TO THE RESCUE: Company steps up to help paralyzed veteran

MEMPHIS, TN (WMC) - He's getting a helping hand from a grateful "Hart."

Todd Hart, licensed contractor and owner of Hart Family Construction Company, offered to rescue a paralyzed veteran in Frayser. Unlicensed contractors took the man for thousands of dollars in a botched home improvement project.

"I hated hearing that he had to deal with this from a contractor who wasn't licensed or insured or anything, especially him being a veteran," Hart said. "I want to re-do it and do it right."

Hart's offer is in response to a WMC Action News 5 investigation Wednesday. It revealed two unlicensed contractors duped 83-year-old Earnest Sanders, Jr.--an Army veteran paralyzed from the waist down in a 2014 auto accident that also killed his wife--into pulling his own building permit for a garage addition behind his house to accommodate his disability.

Canceled checks revealed Sanders paid them more than $40,000, only to have them botch the job and abandon him.

Click here to see the botched construction project.

Shelby County code officials said he had no recourse under county building codes because since he pulled the building permit as the homeowner, he assumed all responsibility for the work.

"There were some things that I didn't know about pulling the permit yourself," Sanders said. "If I had known, I would have never pulled the permit [myself]."

Thursday, Hart inspected the work. He said he would assemble a team that would tear down the unlicensed contractor's work, lay new concrete foundation, and rebuild the garage FOR FREE.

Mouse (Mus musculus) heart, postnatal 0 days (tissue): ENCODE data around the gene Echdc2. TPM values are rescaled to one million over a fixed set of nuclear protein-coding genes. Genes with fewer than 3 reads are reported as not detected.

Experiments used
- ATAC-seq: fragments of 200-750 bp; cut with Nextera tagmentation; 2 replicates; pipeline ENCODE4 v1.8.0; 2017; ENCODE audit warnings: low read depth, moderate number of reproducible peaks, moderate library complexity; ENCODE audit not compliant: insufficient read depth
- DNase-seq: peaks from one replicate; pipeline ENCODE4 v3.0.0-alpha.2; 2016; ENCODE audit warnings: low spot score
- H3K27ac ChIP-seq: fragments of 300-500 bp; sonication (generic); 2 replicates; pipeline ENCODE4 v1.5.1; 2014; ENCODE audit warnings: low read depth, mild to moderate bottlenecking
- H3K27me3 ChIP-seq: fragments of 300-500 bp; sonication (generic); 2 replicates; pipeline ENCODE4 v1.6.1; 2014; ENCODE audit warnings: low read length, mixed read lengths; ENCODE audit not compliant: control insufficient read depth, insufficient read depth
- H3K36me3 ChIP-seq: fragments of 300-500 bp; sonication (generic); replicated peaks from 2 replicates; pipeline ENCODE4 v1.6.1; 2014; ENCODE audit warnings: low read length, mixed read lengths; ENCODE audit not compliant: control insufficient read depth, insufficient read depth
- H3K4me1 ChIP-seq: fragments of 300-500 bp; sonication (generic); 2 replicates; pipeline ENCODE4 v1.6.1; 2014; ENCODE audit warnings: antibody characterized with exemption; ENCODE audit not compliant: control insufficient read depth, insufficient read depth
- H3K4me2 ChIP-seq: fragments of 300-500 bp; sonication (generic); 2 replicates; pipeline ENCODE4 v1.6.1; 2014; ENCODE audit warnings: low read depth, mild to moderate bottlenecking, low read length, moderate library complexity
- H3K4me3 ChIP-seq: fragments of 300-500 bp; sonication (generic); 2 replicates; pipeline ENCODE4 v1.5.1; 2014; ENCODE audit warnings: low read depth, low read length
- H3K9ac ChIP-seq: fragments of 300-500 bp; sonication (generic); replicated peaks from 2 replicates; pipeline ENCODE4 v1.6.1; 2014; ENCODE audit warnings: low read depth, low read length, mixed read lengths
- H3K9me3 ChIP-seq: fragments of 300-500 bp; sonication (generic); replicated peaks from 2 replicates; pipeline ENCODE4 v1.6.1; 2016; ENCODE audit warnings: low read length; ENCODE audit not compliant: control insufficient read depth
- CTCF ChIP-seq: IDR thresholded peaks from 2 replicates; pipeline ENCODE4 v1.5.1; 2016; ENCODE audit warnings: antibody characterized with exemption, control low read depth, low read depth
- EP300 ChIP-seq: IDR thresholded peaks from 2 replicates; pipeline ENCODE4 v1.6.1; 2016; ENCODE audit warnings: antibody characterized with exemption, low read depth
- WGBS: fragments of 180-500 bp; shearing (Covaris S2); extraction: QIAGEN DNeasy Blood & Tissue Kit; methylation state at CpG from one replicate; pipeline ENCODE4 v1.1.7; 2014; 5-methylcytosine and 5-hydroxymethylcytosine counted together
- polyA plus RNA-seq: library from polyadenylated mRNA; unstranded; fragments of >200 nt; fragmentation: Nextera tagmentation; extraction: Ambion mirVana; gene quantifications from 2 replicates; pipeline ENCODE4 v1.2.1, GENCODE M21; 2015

"Just rebuild it and get it back level again, from scratch," Hart said.

"It really renews my faith in human beings," Sanders said. "We have good human beings. I'm very pleased someone is trying to help me."


1. The Better Business Bureau. You should start with the bureau. Build a list of contractors who are listed as "BBB-accredited" and carry at least an "A" rating. BBB-accredited businesses automatically agree to arbitration in the matter of consumer complaints -- and that arbitration is binding.

2. Your State Contractors Board. Depending on the type and cost of your job, your state may require the contractor to hold an active state contractor's license. If you cannot verify the licensure status of the contractor, drop that company from your list, no matter what its BBB rating. Also, just because a contractor is licensed in one Mid-South state doesn't necessarily mean it is licensed in another Mid-South state. Mid-South states recognize reciprocal licenses only in certain conditions.

In Tennessee: Tennessee Board of Licensing Contractors

In Arkansas: Arkansas Contractors Licensing Board

3. Get 3-5 Estimates. Once you've assembled a list of highly-rated and properly credentialed contractors, insist on estimates from each of them.

4. Verify Insurance. Ask the contractors to provide proof of insurance. According to Angie's List, contractor's insurance typically falls into one of two categories:

LIABILITY:  covers property damage and injuries caused by the contractor's work.

WORKERS COMPENSATION: covers workers injured on the job on your property, regardless of fault.

5. Verify Bonding. Most states require contractors to carry a surety bond. The consumer can file a claim against that bond with the bonding company should the contractor fail to complete the job, fail to pay the on-site workers or fail to pay for materials. Ask the contractors to provide either proof of bonding or the contact information of the bonding company, then verify the bond with that company.

6. Check Your City's/County's Requirements. Some municipalities require contractors to carry additional credentials. Crittenden County, Arkansas, for example, allows a privilege license for contractors who perform small jobs for less than $20,000, but they must carry an Arkansas contractor's license for jobs above $20,000. Make sure the contractor is cleared to pull building permits, electrical permits, plumbing permits, etc. with your city and/or county.

7. Make Your Choice, But Keep Records. Keep copies of your contract, licenses, proof of insurance, proof of bonding and any additional requirements. Consider keeping a photo or video "diary" of the construction's progress.

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